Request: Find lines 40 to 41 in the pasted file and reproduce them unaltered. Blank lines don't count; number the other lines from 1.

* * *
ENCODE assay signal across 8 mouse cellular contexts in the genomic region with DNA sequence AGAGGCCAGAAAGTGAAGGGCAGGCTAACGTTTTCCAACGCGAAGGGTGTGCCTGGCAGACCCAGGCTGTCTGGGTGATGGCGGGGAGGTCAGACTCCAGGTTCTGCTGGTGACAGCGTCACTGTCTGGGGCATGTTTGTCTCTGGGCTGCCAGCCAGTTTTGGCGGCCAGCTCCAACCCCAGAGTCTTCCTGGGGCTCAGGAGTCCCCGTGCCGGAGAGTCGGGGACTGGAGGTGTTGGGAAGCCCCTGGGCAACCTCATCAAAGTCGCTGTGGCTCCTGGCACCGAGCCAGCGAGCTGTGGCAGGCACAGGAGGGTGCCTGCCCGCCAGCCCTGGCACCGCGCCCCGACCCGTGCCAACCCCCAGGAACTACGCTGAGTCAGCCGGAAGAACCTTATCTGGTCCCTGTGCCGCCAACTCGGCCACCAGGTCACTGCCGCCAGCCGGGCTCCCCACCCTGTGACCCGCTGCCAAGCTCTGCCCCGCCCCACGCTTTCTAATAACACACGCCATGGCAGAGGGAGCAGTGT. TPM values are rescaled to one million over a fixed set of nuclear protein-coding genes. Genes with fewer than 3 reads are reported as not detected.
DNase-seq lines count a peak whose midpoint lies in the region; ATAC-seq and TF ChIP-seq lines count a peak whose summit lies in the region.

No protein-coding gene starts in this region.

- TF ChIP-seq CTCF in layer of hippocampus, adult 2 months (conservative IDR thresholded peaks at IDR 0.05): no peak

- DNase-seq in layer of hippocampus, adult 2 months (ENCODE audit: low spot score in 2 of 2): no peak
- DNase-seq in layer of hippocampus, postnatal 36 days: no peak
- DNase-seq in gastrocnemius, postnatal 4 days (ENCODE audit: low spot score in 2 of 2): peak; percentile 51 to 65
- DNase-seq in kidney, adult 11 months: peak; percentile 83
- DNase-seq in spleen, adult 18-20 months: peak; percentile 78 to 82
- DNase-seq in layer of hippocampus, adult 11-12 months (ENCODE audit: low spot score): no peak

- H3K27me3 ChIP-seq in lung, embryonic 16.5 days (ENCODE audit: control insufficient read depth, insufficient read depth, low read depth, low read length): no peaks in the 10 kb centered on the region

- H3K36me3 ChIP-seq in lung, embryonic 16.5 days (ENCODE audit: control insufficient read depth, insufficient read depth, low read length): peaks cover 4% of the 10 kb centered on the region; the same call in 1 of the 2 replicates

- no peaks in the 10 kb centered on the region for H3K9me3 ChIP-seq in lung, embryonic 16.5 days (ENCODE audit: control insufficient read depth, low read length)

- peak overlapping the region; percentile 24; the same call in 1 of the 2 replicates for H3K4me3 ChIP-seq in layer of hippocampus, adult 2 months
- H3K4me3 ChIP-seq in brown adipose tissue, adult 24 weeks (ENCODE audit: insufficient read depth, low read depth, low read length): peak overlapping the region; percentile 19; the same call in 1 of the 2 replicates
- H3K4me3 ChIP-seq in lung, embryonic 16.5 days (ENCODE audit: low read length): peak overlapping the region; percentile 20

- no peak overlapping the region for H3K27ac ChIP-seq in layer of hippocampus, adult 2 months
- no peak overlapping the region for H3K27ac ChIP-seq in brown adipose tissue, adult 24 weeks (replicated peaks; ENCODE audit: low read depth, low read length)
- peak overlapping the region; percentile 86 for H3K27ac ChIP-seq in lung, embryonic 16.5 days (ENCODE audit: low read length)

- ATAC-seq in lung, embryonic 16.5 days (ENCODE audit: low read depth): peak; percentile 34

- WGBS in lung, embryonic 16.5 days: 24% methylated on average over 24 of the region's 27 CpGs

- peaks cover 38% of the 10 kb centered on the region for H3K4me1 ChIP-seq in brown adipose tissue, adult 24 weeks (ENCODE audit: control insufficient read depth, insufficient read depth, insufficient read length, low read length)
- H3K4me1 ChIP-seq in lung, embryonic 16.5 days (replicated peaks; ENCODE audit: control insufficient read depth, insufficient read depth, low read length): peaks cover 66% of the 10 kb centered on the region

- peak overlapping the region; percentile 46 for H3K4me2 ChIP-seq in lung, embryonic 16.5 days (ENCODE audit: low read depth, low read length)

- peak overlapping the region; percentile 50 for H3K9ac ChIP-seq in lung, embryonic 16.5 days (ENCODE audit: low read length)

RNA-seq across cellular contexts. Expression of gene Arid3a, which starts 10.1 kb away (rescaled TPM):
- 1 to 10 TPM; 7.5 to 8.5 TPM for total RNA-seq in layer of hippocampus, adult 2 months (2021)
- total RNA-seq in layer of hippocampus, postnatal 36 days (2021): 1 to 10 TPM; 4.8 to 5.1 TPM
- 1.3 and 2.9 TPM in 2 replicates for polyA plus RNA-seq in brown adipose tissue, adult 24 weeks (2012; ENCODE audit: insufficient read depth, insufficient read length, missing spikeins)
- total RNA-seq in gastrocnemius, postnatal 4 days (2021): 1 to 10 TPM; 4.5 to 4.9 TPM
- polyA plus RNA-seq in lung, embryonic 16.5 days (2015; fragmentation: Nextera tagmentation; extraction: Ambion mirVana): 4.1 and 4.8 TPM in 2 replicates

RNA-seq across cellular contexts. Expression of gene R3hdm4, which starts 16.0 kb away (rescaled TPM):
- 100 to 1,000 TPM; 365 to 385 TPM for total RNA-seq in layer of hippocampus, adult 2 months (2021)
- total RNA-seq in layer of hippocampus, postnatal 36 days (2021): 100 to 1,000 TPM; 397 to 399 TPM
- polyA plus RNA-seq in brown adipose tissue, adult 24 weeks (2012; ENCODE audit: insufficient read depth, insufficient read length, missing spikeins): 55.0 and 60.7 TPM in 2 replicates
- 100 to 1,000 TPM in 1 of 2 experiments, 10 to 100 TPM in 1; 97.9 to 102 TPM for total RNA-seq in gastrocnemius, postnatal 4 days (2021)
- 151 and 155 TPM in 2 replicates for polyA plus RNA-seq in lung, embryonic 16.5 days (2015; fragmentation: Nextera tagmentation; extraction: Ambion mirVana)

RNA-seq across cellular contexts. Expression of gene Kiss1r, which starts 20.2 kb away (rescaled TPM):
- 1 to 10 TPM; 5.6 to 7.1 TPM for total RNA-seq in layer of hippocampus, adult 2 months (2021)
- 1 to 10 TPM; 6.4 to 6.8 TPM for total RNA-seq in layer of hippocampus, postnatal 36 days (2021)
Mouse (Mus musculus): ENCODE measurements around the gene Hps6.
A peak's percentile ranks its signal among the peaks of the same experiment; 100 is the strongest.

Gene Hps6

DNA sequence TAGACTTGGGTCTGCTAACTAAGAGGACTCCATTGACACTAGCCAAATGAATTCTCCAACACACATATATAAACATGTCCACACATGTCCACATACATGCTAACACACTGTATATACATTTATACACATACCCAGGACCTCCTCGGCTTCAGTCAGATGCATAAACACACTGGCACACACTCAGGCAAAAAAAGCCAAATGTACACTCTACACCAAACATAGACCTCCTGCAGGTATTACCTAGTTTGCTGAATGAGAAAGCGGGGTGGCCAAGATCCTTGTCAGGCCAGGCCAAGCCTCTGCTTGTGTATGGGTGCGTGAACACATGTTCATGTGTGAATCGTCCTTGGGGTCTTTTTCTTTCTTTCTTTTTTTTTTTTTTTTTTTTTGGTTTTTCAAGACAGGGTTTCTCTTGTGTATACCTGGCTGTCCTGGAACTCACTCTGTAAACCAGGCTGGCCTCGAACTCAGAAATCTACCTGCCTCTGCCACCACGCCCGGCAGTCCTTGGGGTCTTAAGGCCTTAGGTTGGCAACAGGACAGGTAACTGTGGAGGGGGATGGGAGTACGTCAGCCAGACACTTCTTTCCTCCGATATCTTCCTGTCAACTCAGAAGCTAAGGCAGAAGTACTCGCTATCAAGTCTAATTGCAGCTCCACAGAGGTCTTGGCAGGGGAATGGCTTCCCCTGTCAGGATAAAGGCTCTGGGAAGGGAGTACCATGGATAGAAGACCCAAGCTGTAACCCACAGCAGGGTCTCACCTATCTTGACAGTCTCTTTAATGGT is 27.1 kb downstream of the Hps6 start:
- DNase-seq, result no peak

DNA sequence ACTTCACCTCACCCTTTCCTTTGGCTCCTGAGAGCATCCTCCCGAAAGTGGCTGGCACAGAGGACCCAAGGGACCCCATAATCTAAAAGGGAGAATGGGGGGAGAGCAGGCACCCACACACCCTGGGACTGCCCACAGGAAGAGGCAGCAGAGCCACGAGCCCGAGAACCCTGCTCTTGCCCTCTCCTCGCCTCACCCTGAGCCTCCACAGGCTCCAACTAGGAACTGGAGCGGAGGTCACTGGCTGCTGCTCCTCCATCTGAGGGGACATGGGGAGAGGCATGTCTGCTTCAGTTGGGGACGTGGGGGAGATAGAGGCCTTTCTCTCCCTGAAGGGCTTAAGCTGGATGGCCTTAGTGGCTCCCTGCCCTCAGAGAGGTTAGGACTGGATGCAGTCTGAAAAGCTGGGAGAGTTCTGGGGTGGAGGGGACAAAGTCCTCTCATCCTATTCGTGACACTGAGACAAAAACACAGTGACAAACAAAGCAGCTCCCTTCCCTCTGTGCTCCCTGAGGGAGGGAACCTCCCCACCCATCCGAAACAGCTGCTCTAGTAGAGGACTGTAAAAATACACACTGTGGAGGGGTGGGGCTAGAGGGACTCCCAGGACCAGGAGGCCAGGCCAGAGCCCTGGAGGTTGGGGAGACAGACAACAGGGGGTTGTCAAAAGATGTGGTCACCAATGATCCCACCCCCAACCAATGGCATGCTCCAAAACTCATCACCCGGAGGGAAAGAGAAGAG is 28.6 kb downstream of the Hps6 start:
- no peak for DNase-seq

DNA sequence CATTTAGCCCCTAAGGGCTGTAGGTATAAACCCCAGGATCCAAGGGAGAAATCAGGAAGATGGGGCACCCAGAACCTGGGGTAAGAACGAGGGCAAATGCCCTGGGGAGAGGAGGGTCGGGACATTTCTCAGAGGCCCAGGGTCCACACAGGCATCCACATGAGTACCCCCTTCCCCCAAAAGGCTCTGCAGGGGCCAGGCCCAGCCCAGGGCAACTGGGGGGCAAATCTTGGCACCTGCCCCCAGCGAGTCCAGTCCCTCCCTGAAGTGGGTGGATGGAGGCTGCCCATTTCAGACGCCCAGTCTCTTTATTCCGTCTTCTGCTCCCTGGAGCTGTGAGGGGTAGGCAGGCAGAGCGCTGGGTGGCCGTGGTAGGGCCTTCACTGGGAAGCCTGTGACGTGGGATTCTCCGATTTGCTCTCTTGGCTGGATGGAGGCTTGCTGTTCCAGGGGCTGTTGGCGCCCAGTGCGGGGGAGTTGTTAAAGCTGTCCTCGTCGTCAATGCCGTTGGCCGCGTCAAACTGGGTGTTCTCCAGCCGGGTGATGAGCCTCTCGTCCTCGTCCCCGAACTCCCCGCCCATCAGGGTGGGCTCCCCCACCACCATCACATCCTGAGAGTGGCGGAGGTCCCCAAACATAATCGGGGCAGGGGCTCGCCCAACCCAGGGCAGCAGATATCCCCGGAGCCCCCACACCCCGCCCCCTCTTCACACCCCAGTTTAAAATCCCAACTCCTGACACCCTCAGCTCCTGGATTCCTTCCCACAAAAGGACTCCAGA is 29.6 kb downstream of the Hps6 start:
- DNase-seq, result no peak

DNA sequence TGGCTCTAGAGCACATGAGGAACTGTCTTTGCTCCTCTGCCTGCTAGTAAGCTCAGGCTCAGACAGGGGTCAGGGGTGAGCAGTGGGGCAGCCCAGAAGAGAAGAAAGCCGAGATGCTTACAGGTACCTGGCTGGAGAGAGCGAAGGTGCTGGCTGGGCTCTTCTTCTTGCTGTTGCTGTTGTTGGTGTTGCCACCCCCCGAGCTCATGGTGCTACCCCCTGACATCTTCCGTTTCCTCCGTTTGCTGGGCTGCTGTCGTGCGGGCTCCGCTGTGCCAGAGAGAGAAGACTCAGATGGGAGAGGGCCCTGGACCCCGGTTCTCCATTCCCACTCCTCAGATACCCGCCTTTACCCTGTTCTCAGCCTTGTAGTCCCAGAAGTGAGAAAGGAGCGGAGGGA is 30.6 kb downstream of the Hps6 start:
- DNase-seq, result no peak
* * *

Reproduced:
- 1 to 10 TPM; 6.4 to 6.8 TPM for total RNA-seq in layer of hippocampus, postnatal 36 days (2021)
Mouse (Mus musculus): ENCODE measurements around the gene Hps6.